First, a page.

Fabulous! Honkytonk swingster Hank Thompson has always been one of my favorites, but it often seemed puzzling that he was considered a "western swing" player, rather than a honkytonker. FINALLY we can hear why -- these early live recordings bring it all home, with sweet, sweet material, alternately boisterous and sentimental. Plus, Thompson is such a warm performer... these recordings are a real treat. (Note: if you like this, also check out similar Thompson transcription discs on Interstate's Flyright imprint, as well as on the German Binge Disc label.
[Country Routes RFD-CD 21]
Bob Wills and His Texas Playboys "Harmony Park Airshots - January, 1953" (1999)
Radio transcriptions from Bob Wills' long residency at his Pasadena, California dance hall. The sound quality is pretty low, but fans may find the performances fascinating. It is disconcerting, though, to hear some of Wills' more viscious stage patter -- at times he sounds mildly psychotic as he gets in his digs at musicians and singers. Vocalist Louise Rowe seemed to have been a particular target for his jibes -- was it all in jest, or actually as mean-spirited as it sometimes seems? Hard to tell. Still, it's always interesting to hear the showmanship on these old country music performances; even when the sound is as muddy as this... (Also check out my Bob Wills discography.)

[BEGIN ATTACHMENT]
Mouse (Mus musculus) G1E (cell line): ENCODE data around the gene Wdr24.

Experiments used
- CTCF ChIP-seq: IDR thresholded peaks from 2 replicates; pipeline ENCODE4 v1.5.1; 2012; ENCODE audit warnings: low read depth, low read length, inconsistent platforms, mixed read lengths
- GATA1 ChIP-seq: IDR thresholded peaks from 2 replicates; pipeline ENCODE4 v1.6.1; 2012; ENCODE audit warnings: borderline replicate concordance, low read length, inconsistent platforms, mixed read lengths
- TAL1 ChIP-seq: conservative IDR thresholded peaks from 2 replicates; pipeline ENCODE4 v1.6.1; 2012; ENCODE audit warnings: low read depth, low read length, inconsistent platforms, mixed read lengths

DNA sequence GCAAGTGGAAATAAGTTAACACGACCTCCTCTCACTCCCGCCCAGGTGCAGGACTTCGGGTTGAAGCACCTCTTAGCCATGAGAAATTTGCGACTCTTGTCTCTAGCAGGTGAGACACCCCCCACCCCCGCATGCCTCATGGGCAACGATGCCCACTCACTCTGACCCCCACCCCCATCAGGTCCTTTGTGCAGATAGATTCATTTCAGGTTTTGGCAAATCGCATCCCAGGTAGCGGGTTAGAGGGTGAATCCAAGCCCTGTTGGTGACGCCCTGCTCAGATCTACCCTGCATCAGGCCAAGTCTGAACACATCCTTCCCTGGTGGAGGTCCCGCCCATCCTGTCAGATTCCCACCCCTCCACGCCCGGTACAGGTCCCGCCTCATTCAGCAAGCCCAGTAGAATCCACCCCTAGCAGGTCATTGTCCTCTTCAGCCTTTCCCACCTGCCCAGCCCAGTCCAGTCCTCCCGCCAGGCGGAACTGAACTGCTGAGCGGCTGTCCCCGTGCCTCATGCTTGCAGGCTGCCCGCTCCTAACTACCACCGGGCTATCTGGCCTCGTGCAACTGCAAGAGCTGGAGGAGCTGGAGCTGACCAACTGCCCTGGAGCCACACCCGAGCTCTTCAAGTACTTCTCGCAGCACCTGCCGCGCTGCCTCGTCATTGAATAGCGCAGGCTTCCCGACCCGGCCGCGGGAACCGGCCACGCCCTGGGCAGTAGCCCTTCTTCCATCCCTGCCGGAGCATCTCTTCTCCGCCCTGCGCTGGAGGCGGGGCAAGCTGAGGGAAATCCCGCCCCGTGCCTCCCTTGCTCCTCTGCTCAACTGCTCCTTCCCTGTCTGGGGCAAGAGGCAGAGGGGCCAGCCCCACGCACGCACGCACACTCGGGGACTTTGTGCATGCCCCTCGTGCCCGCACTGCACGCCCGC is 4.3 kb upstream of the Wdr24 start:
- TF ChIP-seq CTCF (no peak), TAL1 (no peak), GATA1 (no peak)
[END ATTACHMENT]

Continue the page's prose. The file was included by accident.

[Country Routes RFD-CD 22]
Various Artists "SUNSHINE STATE SWING: 1944-1949" (1999)
Transcriptions from popular radio shows in the Los Angeles area. Although the music is great and the performers are legendary (Spade Cooley, T. Texas Tyler, Hank Penny and Harold Hensley, to name a few...), the sound quality on the disc is pretty muddy and muffled, making this hard to appreciate. Still, if you want to study the showmanship of the time, and catch some of the snappy patter between songs, here's another great chance to hear how they did things in the old days...
[Country Routes RFD-CD 27]
Harley Huggins "...And The Barn Dance Gang" (Country Routes, 2002)
Rollicking live broadcasts from a Fresno-based western swing band fronted by one of Bob Wills' frequent B-list pickup musicians, guitarist-singer Harley Huggins. A nice slice of what the average band would have sounded like back then... Not the best sound quality, but also not the worst -- Fresnan's will delight at the KMJ radio announcer's frequent mentions of local landmarks such as the corner of Chestnut and Butler Avenues (which was probably a fruit orchard back then...) Fun stuff!